People are being urged to stay away from the mountains across the country over the next few days due to high avalanche danger ratings making them an “unsafe place”.
The NZ Mountain Safety Council (MSC) said avalanche danger levels have reached a winter-season high after the last storm system delivered significant amounts of new snow, leaving the mountains a dangerous place.
It is not common that eight out of 12 avalanche forecasting regions are classified as “high” avalanche danger and the remaining four as “considerable”, the MSC said.
The “high” ratings regions are the Arthur’s Pass, Craigieburn Range, Aoraki/Mt Cook, Ōhau, Queenstown, Wanaka, Fiordland and Nelson Lakes. Those on ‘considerable’ are Tongariro, Taranaki, Mt Hutt and Two Thumbs.
“High” danger level indicates very dangerous avalanche conditions where travel is not recommended as natural and human-triggered avalanches are likely, according to the New Zealand Avalanche Advisory (NZAA).
People playing at Treblecone ski field where heavy snow has fallen. Photo / George Heard
MSC chief executive Mike Daisley said the recent weather system means the backcountry is not a safe place right now.
“Significant overnight snowfalls accompanied by strong winds means many ski areas are closed or partially closed today to conduct avalanche control work. This control work doesn’t occur in the backcountry, so it needs even more time to settle and stabilise.”
It comes as another round of snowfall hits the South Island today.
The Crown Range remains closed and an update is expected at midday. SH73 Springfield to Arthurs Pass is closed to towing vehicles and chains are essential.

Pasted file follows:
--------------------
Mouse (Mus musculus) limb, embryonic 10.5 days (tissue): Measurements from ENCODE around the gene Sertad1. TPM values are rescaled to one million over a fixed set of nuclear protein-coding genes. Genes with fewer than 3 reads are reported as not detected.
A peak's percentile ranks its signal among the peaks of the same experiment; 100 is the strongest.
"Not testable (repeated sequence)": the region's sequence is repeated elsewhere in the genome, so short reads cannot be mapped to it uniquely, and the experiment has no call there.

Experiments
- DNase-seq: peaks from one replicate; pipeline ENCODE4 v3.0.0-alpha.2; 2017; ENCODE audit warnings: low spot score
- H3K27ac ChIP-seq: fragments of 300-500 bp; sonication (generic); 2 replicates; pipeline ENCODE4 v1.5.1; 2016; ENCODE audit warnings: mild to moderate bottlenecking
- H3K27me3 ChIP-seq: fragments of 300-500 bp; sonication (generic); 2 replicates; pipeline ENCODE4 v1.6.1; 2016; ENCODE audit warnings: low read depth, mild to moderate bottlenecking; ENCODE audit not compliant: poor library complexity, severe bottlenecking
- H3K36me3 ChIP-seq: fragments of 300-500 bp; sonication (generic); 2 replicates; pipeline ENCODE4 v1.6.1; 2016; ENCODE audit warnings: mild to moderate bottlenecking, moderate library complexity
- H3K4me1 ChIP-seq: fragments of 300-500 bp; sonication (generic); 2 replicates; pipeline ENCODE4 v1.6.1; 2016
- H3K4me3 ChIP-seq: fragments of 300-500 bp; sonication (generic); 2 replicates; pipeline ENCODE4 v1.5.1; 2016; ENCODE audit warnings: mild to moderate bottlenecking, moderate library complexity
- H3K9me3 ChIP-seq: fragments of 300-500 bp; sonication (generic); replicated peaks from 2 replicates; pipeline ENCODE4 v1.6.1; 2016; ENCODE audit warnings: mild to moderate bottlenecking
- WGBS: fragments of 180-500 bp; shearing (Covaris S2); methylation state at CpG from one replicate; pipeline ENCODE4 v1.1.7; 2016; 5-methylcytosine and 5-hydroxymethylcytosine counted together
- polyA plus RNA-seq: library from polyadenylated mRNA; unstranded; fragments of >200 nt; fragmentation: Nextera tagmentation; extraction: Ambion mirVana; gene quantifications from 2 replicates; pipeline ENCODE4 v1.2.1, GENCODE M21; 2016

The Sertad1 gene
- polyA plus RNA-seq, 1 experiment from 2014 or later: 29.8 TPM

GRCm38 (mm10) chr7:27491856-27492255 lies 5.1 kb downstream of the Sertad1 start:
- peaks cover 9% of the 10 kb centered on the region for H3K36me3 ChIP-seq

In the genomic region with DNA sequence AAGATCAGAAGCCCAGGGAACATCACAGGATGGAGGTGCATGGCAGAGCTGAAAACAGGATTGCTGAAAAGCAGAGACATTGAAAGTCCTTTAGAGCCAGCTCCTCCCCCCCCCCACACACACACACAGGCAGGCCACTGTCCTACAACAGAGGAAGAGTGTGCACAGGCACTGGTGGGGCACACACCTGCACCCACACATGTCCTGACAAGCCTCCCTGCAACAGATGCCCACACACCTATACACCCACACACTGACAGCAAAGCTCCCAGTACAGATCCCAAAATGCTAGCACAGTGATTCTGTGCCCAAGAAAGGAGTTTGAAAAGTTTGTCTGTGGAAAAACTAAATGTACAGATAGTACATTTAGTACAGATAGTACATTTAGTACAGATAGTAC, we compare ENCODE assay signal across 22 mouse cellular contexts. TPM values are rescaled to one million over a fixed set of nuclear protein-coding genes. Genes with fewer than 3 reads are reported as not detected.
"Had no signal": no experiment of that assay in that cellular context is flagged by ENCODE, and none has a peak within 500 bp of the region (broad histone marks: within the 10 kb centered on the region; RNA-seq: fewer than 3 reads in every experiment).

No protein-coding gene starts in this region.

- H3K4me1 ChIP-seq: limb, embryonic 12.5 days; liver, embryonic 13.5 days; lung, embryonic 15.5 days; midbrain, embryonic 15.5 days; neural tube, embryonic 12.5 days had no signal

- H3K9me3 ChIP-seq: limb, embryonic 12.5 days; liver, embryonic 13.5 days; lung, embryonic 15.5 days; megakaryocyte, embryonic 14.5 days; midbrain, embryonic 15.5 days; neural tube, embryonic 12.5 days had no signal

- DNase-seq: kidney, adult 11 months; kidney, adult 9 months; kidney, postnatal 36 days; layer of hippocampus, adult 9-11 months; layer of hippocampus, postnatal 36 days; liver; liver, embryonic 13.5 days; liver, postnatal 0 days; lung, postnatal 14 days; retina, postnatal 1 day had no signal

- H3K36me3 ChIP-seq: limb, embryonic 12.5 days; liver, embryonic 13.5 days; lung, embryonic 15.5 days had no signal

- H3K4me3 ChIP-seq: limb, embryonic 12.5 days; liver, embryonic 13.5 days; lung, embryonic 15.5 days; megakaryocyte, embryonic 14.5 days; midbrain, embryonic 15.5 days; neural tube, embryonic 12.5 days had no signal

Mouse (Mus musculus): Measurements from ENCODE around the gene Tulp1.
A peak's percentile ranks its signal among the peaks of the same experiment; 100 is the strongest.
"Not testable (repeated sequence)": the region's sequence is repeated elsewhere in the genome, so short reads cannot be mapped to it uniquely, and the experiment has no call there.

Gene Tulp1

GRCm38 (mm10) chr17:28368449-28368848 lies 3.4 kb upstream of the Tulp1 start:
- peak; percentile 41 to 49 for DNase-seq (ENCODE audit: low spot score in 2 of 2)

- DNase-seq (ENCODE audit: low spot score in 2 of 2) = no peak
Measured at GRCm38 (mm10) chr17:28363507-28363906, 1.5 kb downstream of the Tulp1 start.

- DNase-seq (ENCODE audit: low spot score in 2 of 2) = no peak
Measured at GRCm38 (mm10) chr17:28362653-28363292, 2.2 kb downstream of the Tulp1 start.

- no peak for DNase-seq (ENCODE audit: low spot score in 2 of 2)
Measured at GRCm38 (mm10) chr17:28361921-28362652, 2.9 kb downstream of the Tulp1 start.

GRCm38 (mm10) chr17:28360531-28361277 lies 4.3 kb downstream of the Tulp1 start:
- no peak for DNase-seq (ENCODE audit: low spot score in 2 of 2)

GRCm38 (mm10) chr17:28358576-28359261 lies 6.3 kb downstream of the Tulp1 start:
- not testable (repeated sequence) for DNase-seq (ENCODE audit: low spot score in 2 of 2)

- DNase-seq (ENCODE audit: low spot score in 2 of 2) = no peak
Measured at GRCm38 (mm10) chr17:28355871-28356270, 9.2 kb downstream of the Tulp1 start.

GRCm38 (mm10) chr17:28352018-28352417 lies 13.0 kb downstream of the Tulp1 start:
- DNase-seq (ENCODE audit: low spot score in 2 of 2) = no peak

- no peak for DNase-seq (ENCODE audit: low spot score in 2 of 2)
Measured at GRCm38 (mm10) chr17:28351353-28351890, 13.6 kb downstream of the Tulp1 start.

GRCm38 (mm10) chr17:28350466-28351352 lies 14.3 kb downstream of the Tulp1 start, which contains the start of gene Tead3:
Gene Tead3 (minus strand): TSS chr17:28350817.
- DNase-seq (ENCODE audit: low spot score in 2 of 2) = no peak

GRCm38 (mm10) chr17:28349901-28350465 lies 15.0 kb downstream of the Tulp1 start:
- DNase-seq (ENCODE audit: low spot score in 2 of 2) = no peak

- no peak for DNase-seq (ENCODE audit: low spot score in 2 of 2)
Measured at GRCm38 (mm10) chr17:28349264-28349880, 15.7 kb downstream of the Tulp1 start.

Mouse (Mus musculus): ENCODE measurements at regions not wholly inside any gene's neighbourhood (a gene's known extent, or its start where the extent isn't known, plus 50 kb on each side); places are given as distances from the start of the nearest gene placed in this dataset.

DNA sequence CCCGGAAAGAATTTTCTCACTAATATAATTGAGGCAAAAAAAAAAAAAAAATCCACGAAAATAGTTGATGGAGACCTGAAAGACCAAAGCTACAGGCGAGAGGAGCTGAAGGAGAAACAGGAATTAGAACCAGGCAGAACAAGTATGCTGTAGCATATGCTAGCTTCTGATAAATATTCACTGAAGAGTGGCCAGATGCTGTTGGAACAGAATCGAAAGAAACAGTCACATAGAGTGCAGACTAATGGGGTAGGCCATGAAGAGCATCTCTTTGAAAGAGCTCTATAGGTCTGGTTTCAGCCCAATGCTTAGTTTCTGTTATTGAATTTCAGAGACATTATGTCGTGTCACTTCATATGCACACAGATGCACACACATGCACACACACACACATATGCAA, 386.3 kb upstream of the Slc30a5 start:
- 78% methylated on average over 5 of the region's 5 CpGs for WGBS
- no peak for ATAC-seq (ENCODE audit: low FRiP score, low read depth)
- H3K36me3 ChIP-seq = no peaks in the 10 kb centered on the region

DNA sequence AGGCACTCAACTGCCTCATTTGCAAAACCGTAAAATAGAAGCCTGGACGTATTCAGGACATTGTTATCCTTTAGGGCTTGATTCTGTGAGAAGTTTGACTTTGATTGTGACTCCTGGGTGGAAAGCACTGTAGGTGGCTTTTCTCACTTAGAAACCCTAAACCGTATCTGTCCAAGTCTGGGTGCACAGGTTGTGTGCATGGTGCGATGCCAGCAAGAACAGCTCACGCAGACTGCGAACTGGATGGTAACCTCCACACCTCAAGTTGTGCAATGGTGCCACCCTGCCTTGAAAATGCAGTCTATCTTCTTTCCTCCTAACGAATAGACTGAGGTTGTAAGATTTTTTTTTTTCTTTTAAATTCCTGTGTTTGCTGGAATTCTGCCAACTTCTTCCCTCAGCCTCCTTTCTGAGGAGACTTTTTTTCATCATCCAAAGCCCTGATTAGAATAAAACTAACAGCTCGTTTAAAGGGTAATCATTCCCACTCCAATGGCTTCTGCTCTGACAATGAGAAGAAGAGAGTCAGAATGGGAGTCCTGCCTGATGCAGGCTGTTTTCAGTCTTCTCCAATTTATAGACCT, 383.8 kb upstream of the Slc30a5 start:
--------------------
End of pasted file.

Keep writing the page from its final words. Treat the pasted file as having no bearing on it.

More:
SH94 Te Anau to Milford Rd is closed from Hollyford Rd Junction to Chasm, with heavy rain and snow increasing the avalanche hazard.
Arthurs Pass is one of seven mountain areas across New Zealand where the avalanche risk is now at the highest level. Photo / NZH
Trucker Steve Gray is stuck in Arthurs Pass. He said the snow is starting to mount around him.
“In front of me, the hills are looking fairly white and it’s still coming down so it could be a while yet.”
He said he is preparing to hunker down until he can get through.
MetService meteorologist Lewis Ferris said in the past few days New Zealand has had a classic winter snow-bringer for the mountainous areas.
“A good feed of moisture from the northwest with freezing levels low enough to get big accumulations around the alps,” Ferris said.
Daisley said the NZAA forecasters need time to reassess the hazards, and while they do this MSC strongly advises staying out of the backcountry – which includes mountaineering, backcountry skiing and alpine tramping.
“It’s vital that people check the latest avalanche advisory before venturing out and follow the guidance provided.”
The NZAA forecasters will update the 12 regional forecasts at avalanche.net.nz as new information becomes available.